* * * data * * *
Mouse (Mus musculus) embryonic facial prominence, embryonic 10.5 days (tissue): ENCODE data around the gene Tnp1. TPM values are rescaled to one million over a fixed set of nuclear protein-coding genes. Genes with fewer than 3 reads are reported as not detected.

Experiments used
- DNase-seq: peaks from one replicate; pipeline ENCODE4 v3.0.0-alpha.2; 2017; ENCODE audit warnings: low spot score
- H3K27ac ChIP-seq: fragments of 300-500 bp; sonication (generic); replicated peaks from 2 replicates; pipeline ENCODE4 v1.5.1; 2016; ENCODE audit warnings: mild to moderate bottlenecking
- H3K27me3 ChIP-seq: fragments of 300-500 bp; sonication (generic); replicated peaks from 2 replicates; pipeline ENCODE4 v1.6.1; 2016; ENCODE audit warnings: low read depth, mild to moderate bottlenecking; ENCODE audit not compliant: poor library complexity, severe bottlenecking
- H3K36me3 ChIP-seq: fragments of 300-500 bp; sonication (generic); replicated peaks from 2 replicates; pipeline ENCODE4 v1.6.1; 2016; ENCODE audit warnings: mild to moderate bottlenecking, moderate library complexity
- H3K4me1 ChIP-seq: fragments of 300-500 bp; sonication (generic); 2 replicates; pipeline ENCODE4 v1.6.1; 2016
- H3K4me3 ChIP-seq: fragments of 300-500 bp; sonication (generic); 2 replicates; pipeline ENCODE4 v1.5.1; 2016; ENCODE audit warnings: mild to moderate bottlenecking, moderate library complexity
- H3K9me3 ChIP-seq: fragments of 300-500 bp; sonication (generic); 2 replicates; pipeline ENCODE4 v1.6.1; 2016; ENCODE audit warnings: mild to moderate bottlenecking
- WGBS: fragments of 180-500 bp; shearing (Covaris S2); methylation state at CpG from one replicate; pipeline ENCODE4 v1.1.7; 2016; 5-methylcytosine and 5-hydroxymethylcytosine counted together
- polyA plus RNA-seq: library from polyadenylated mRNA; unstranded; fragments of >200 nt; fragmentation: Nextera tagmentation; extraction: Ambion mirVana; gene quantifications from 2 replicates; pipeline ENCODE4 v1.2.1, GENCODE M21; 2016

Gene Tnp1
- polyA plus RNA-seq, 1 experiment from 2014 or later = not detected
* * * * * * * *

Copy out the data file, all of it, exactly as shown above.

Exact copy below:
Mouse (Mus musculus) embryonic facial prominence, embryonic 10.5 days (tissue): ENCODE data around the gene Tnp1. TPM values are rescaled to one million over a fixed set of nuclear protein-coding genes. Genes with fewer than 3 reads are reported as not detected.

Experiments used
- DNase-seq: peaks from one replicate; pipeline ENCODE4 v3.0.0-alpha.2; 2017; ENCODE audit warnings: low spot score
- H3K27ac ChIP-seq: fragments of 300-500 bp; sonication (generic); replicated peaks from 2 replicates; pipeline ENCODE4 v1.5.1; 2016; ENCODE audit warnings: mild to moderate bottlenecking
- H3K27me3 ChIP-seq: fragments of 300-500 bp; sonication (generic); replicated peaks from 2 replicates; pipeline ENCODE4 v1.6.1; 2016; ENCODE audit warnings: low read depth, mild to moderate bottlenecking; ENCODE audit not compliant: poor library complexity, severe bottlenecking
- H3K36me3 ChIP-seq: fragments of 300-500 bp; sonication (generic); replicated peaks from 2 replicates; pipeline ENCODE4 v1.6.1; 2016; ENCODE audit warnings: mild to moderate bottlenecking, moderate library complexity
- H3K4me1 ChIP-seq: fragments of 300-500 bp; sonication (generic); 2 replicates; pipeline ENCODE4 v1.6.1; 2016
- H3K4me3 ChIP-seq: fragments of 300-500 bp; sonication (generic); 2 replicates; pipeline ENCODE4 v1.5.1; 2016; ENCODE audit warnings: mild to moderate bottlenecking, moderate library complexity
- H3K9me3 ChIP-seq: fragments of 300-500 bp; sonication (generic); 2 replicates; pipeline ENCODE4 v1.6.1; 2016; ENCODE audit warnings: mild to moderate bottlenecking
- WGBS: fragments of 180-500 bp; shearing (Covaris S2); methylation state at CpG from one replicate; pipeline ENCODE4 v1.1.7; 2016; 5-methylcytosine and 5-hydroxymethylcytosine counted together
- polyA plus RNA-seq: library from polyadenylated mRNA; unstranded; fragments of >200 nt; fragmentation: Nextera tagmentation; extraction: Ambion mirVana; gene quantifications from 2 replicates; pipeline ENCODE4 v1.2.1, GENCODE M21; 2016

Gene Tnp1
- polyA plus RNA-seq, 1 experiment from 2014 or later = not detected